Characterization of the transient response of diamond sensors to collimated, sub-picosecond, 1 GeV electron bunches
November 01, 2022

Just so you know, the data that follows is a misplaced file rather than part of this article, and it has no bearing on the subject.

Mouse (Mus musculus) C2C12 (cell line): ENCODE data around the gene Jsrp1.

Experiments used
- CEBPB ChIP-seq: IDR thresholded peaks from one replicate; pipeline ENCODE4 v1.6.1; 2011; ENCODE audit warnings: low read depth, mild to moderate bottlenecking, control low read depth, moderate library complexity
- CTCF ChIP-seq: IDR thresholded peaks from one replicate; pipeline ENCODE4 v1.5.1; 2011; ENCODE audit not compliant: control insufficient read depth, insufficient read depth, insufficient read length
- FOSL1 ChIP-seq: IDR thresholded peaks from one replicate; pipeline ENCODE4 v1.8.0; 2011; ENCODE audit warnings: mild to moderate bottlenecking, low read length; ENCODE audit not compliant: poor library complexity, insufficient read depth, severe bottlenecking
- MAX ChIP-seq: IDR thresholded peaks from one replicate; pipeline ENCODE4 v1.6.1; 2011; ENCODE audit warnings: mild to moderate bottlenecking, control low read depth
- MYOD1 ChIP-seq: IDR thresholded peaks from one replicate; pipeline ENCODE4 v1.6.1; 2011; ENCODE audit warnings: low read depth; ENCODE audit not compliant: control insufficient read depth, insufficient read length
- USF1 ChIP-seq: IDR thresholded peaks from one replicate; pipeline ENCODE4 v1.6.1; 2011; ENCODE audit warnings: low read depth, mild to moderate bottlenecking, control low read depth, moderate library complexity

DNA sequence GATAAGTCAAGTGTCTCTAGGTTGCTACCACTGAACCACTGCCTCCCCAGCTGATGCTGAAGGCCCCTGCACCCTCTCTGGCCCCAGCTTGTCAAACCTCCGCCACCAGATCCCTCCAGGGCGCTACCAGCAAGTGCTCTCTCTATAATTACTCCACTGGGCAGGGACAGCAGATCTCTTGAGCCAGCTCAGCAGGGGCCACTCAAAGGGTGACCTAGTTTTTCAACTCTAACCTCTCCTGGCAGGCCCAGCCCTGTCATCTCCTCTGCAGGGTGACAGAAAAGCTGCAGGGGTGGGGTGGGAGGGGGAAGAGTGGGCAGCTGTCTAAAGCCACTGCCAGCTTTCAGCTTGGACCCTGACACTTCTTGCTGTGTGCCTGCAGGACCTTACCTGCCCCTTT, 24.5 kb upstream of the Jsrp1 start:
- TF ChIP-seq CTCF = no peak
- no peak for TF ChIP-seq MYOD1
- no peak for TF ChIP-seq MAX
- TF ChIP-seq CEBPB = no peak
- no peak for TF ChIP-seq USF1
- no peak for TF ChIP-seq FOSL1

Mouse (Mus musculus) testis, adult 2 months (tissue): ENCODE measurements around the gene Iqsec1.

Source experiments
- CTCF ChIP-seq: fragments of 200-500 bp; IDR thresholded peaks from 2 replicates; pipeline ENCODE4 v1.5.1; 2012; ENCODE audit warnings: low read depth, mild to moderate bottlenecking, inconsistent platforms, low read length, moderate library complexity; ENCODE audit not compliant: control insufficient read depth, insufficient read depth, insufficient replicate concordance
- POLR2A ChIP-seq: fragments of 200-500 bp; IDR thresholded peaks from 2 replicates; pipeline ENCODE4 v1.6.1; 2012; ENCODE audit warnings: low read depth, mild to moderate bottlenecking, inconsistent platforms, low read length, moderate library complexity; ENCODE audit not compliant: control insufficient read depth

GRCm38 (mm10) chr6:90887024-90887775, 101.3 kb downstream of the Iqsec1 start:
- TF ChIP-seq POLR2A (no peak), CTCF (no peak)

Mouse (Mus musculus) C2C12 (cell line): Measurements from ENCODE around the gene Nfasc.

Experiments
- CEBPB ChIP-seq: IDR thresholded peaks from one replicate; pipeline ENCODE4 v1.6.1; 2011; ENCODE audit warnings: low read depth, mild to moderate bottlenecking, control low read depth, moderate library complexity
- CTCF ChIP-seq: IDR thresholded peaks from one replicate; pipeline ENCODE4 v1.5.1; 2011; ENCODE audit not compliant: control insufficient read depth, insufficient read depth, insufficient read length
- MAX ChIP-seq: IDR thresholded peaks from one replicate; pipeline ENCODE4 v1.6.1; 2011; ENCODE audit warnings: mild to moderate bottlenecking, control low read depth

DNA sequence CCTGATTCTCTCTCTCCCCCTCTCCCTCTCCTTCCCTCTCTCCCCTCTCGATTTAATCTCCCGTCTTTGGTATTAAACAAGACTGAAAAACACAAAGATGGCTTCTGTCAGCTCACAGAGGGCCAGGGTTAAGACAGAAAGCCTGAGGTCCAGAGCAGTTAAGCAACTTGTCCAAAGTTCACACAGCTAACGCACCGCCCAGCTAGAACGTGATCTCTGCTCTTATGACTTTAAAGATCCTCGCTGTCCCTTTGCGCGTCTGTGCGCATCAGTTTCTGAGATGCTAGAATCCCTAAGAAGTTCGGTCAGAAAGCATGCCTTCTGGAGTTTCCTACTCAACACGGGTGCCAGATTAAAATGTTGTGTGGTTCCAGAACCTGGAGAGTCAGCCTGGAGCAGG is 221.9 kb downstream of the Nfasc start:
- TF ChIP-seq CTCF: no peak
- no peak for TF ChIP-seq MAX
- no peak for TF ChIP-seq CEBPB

Diamond sensors (DS) are widely used as solid-state particle detectors, beam loss monitors, and dosimeters in high-radiation environments, e.g., particle colliders. We have calibrated our DS with steady $\beta$- and X-radiation, spanning a dose rate in the range 0.1-100 mGy/s. Here, we report the first systematic characterization of transient responses of DS to collimated, sub-picosecond, 1 GeV electron bunches. These bunches, possessing a charge ranging from tens to hundreds of pC and a size from tens of microns to millimeters, are suitably provided by the FERMI electron linac in Trieste, Italy. The high density of charge carriers generated by ionization in the diamond bulk causes a transient modification of electrical properties of DS (e.g., resistance), which in turn affects the signal shape. We have modeled a two-step numerical approach, simulating the effects on the signal of both the evolution of charge carrier density in the diamond bulk and the changes in the circuit parameters. This approach interprets features observed in our experimental results to a great extent.
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